In 1818 he was inducted into the Greek patriotic organization Filiki Eteria and, in 1819, he was appointed Derven-Agas (guard of the mountains passes) in eastern Central Greece. Odysseus Androutsos took part in the battles of Verati, Argyrokastro and Gardiki, and Ali Pasha titled him as the chieftain of Livadia. In 1820, when Ali Pasha clashed with the Porte, he left Livadia, after first inducting Athanasios Diakos into Filiki Eteria. At the beginning of 1821, he met with Karaiskakis, Georgios Varnakiotis, Zoggas, Makris, Kyriakoulis Mavromichalis and other chieftains of the Peloponnese and Central Greece. It was decided to assign the Eastern Central Greece uprising control to Androutsos and Panourgias. The decisions of the meeting were immediately implemented, as Androutsos, along with a group of his men, attacked the enemies at the bridge of Tatarna. The enemies, led by Derven-Aga Hassan Bay Gekka, were accompanying a large cash-in-transit.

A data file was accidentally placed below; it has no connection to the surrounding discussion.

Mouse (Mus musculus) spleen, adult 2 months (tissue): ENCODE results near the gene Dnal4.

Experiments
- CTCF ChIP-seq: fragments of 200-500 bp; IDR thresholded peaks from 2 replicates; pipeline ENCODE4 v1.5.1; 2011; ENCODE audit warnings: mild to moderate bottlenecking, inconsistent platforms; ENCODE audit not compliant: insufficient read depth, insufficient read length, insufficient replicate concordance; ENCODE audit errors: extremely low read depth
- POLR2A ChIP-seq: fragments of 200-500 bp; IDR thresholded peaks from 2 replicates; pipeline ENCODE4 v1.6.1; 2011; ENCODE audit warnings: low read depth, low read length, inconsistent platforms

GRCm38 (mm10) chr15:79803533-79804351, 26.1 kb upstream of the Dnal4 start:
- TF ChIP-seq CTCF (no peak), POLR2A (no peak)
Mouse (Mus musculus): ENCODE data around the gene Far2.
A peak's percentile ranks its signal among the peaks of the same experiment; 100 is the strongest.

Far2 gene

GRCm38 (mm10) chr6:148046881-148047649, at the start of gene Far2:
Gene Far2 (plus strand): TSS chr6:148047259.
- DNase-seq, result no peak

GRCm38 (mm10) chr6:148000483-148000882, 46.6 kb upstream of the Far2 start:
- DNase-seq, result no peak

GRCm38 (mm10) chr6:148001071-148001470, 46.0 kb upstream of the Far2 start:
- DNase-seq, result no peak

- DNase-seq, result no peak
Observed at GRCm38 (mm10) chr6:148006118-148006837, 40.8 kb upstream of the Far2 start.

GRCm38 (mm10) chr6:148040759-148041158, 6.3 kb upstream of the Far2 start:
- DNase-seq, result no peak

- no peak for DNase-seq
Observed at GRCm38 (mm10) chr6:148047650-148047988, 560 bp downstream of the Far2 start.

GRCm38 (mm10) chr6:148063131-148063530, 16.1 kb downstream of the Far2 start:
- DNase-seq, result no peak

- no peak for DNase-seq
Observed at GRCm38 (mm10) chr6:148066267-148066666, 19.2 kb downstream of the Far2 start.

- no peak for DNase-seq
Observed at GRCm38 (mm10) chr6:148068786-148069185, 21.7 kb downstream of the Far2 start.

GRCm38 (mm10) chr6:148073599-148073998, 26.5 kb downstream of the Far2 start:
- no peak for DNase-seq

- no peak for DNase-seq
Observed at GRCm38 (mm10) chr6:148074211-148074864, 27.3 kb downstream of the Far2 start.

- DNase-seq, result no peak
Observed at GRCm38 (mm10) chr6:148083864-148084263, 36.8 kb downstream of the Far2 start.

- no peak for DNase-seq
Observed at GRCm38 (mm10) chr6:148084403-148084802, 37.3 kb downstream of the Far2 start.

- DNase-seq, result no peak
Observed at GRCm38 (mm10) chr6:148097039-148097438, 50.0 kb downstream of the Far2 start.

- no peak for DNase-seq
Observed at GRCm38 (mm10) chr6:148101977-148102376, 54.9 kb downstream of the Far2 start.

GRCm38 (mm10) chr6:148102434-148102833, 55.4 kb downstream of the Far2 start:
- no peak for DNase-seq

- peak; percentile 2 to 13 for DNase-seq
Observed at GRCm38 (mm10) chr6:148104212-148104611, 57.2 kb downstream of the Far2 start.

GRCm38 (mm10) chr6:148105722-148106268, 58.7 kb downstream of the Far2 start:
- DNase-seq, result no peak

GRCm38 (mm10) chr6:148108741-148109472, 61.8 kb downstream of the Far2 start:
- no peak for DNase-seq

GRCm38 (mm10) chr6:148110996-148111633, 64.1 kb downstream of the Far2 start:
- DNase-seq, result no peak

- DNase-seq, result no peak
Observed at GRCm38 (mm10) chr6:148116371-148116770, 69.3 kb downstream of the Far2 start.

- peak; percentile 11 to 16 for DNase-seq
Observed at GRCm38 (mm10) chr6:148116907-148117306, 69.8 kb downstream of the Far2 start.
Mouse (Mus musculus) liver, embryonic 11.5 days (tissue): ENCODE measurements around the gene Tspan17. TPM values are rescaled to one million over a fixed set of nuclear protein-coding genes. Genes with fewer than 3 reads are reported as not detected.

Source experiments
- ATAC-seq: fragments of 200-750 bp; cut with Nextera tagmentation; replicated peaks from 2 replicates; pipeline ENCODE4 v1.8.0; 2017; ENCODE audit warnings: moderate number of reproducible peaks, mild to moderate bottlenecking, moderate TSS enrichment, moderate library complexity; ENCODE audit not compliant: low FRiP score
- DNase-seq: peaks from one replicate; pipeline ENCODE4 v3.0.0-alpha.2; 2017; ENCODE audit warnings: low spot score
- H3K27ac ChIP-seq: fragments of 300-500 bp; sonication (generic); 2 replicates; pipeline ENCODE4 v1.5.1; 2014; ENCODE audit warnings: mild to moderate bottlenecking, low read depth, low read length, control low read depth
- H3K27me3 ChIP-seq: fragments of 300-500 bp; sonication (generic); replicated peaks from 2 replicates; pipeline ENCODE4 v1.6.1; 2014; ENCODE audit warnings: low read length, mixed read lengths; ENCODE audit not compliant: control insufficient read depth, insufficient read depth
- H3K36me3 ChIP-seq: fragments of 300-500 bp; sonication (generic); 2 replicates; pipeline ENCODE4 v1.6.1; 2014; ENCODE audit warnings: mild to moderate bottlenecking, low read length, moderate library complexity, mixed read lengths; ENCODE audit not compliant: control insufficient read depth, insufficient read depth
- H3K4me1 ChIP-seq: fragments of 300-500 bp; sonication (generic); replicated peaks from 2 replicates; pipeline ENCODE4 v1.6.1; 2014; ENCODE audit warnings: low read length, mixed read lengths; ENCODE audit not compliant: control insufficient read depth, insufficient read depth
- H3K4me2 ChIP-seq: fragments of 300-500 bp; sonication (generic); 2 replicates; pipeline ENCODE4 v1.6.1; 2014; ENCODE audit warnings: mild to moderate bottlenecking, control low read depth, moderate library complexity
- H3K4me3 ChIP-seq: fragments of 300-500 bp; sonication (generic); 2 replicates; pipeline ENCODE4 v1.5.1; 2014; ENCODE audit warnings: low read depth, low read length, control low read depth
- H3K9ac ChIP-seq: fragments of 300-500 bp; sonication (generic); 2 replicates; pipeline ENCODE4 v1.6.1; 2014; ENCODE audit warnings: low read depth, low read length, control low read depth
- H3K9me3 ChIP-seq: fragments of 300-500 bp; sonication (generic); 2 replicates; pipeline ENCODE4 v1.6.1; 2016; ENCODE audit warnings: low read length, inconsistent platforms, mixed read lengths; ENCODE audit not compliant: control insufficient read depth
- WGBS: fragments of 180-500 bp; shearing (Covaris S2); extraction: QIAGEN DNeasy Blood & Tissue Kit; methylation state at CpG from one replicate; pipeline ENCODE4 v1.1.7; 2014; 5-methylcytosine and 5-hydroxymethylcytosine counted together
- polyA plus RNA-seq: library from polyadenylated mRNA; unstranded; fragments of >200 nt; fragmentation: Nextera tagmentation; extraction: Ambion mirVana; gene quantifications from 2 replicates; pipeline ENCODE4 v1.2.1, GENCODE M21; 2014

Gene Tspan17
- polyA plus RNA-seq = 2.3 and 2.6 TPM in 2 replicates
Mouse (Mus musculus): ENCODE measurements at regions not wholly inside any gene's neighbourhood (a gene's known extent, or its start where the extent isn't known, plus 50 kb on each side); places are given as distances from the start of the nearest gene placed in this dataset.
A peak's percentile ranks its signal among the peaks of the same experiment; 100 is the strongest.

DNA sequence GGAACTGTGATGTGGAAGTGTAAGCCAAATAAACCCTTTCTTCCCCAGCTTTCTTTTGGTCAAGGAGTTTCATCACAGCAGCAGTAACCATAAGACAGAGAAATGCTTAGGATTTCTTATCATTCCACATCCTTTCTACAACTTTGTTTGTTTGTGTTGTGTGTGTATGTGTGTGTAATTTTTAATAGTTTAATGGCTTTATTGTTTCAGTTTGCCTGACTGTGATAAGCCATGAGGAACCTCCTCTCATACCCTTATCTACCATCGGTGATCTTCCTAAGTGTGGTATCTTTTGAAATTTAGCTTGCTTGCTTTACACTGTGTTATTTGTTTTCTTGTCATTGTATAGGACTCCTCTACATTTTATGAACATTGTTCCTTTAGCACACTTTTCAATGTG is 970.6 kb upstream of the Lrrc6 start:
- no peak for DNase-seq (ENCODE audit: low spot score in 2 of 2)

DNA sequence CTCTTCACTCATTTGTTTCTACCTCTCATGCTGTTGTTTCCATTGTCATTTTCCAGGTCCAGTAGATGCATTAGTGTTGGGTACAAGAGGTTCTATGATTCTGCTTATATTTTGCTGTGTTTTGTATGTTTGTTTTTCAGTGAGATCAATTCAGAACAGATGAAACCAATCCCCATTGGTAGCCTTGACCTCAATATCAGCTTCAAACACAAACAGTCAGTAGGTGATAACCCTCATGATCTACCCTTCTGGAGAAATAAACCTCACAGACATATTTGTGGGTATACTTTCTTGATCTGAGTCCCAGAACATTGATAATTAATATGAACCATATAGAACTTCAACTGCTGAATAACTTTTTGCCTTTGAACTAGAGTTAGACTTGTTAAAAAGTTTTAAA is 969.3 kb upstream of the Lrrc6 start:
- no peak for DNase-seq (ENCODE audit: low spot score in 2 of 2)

The culmination of the battles of Androutsos was the heroic Battle of Gravia Inn (May 8, 1821). In this battle, Androutsos’ strategic ingenuity triumphed. Thus, he was rightfully given the tittle of Commander in Chief of Boeotia.
In the spring of 1822, he was accused by Ioannis Kolettis of collaborating with the enemy, resulting in his dismissal as commander. On August 27, 1822, the Supreme Court entrusted him with the Administration of Athens and he entered the Acropolis, accompanied by Ioannis Makriyannis, Ioannis Gkouras, Ioannis Mamouris, Katsikogiannis and three hundred armed rebels. Androutsos continued his war actions against the Turks until 1824.
Androutsos was eventually wrongly accused of collaboration with the Turks. He was persecuted and lost his power and authority during the civil conflicts that followed. On June 5, 1825, Odysseus Androutsos, imprisoned on false charges in the Acropolis, was tortured and killed.